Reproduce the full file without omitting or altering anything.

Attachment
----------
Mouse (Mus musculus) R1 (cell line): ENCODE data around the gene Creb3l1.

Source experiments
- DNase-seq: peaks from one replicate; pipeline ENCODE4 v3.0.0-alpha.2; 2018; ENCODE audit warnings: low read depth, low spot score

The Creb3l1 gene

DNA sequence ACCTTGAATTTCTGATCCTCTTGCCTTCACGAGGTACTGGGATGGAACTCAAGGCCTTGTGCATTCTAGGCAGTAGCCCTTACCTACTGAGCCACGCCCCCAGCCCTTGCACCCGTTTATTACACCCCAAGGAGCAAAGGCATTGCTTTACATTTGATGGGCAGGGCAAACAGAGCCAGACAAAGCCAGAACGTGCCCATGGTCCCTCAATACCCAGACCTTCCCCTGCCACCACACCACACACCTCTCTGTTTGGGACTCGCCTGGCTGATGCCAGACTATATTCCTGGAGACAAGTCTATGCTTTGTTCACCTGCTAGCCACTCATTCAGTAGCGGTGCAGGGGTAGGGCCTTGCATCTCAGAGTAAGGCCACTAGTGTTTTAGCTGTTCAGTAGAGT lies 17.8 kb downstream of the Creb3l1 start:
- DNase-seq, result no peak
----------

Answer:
Mouse (Mus musculus) R1 (cell line): ENCODE data around the gene Creb3l1.

Source experiments
- DNase-seq: peaks from one replicate; pipeline ENCODE4 v3.0.0-alpha.2; 2018; ENCODE audit warnings: low read depth, low spot score

The Creb3l1 gene

DNA sequence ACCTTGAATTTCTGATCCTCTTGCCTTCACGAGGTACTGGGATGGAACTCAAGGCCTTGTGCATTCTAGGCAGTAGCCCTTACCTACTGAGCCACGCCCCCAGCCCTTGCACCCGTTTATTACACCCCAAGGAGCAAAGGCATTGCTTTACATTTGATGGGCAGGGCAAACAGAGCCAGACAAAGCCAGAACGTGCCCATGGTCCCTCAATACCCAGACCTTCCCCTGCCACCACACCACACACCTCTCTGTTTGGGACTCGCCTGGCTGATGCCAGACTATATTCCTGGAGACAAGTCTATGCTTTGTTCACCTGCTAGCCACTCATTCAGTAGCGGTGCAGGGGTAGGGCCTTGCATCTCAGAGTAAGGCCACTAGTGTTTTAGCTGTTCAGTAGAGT lies 17.8 kb downstream of the Creb3l1 start:
- DNase-seq, result no peak